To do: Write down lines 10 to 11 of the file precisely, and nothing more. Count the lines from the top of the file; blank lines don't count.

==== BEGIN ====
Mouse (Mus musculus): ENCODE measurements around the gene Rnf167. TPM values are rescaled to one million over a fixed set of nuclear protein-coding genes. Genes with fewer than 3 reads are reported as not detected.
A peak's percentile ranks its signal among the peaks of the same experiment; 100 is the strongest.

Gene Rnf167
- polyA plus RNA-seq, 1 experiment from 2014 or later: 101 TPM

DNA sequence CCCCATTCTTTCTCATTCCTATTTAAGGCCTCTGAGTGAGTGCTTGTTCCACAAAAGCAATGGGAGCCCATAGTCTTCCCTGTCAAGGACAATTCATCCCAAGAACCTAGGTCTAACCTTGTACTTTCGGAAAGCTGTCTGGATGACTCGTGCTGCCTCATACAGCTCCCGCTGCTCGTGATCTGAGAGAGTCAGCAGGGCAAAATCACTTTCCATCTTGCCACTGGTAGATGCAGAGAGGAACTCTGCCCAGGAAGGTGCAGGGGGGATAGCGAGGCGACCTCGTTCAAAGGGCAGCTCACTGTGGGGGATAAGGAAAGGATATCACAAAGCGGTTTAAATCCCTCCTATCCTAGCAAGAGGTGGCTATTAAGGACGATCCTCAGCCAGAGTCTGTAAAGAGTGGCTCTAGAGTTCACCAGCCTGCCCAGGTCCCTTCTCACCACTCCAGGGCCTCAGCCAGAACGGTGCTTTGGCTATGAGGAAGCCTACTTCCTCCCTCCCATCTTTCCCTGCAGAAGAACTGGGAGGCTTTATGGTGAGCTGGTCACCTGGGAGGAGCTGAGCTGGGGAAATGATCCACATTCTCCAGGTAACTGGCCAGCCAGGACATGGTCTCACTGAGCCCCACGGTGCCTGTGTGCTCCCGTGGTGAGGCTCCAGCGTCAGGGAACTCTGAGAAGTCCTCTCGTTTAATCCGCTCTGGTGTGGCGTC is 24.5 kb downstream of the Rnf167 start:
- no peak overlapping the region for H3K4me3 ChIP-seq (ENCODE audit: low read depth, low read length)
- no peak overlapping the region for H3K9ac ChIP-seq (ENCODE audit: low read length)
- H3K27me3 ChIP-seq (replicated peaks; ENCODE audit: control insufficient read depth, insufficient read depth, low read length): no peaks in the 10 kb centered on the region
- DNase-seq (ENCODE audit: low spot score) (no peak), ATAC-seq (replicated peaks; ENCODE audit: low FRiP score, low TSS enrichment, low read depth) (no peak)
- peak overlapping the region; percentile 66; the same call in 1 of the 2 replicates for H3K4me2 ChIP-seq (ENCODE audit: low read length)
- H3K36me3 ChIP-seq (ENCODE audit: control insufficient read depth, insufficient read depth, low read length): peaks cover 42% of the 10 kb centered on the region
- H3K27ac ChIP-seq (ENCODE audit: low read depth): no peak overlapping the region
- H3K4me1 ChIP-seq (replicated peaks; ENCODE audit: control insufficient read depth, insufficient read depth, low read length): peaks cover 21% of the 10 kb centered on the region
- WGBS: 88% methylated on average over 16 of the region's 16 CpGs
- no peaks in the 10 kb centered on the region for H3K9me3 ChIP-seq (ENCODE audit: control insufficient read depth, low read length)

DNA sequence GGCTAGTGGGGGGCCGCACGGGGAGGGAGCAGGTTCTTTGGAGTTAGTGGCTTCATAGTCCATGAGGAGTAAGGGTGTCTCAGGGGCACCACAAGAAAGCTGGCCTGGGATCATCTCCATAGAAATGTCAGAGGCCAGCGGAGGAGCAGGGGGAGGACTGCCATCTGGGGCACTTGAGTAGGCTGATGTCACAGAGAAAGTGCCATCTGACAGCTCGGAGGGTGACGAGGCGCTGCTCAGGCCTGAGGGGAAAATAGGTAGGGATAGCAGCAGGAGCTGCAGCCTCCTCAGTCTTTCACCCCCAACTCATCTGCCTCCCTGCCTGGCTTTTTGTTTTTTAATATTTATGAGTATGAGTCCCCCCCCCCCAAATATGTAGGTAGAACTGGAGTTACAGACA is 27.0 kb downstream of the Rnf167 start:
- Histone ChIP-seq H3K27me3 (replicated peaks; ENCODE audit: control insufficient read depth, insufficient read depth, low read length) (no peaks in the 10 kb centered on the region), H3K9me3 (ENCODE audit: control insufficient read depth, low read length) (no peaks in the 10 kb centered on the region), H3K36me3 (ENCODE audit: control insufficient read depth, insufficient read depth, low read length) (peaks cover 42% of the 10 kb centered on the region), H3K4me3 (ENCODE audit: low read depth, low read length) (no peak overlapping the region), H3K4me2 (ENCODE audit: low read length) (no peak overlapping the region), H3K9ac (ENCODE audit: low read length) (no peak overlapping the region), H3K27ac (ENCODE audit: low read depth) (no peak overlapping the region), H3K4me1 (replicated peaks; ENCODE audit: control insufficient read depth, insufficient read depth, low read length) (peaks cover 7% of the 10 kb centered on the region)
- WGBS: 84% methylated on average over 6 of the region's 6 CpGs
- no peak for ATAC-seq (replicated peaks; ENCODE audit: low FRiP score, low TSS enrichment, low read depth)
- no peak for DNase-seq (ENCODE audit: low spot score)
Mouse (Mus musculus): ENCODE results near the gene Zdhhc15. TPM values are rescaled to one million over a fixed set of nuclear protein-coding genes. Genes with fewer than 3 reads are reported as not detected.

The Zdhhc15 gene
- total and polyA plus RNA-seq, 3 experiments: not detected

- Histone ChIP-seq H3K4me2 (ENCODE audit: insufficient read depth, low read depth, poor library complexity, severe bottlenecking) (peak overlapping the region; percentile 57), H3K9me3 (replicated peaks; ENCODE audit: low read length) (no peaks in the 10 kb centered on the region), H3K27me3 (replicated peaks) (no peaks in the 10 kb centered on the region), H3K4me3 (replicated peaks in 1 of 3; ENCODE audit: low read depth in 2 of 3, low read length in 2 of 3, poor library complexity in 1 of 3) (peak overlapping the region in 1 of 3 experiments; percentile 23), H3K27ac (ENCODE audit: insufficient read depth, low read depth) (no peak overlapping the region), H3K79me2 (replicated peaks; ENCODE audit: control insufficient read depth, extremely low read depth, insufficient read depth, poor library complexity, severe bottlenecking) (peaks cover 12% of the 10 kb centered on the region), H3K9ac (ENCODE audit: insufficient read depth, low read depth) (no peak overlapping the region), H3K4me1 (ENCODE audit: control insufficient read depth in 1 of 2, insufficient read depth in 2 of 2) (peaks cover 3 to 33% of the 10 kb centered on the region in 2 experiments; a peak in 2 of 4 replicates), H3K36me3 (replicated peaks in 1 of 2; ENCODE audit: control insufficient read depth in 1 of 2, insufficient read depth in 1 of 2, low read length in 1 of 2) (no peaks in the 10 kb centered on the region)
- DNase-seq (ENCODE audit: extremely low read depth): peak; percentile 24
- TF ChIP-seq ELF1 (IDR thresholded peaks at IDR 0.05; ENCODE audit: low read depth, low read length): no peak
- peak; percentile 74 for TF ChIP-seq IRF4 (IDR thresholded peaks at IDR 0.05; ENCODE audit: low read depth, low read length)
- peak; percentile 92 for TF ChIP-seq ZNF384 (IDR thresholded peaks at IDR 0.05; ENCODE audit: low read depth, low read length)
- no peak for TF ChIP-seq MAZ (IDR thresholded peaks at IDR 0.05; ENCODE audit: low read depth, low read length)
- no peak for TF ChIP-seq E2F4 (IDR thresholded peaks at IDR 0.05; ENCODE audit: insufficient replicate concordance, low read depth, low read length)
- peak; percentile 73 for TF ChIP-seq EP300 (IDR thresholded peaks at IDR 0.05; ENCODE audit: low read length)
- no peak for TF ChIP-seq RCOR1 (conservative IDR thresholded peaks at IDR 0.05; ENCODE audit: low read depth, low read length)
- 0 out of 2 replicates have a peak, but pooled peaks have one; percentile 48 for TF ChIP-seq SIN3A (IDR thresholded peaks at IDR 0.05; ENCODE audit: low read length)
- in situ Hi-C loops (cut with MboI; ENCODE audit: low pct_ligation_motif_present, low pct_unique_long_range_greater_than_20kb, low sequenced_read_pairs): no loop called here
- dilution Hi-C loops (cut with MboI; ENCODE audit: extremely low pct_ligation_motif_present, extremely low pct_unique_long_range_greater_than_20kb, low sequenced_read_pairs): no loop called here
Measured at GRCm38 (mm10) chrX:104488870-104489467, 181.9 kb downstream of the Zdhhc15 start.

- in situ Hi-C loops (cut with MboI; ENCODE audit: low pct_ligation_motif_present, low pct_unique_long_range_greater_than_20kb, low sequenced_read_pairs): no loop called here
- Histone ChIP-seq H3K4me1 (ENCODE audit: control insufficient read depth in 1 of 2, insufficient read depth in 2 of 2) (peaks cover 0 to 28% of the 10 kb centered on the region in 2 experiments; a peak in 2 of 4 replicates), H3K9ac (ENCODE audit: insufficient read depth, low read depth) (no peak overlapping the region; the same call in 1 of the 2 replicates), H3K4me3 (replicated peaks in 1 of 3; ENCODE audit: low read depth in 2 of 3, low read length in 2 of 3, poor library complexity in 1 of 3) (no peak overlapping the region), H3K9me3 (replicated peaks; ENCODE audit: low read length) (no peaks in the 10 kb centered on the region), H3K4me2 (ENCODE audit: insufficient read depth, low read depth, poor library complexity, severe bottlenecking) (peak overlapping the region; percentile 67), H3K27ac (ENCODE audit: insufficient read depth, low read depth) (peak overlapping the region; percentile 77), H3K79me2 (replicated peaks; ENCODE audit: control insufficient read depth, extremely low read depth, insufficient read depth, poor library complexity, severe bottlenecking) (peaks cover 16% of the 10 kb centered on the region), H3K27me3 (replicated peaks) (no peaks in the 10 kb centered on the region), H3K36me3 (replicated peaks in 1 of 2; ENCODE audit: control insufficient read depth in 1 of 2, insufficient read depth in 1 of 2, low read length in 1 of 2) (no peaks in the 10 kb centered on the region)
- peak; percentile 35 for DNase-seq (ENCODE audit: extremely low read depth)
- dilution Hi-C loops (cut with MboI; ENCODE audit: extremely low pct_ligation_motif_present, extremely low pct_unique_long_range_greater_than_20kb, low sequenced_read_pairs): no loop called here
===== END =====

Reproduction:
- peak overlapping the region; percentile 66; the same call in 1 of the 2 replicates for H3K4me2 ChIP-seq (ENCODE audit: low read length)
- H3K36me3 ChIP-seq (ENCODE audit: control insufficient read depth, insufficient read depth, low read length): peaks cover 42% of the 10 kb centered on the region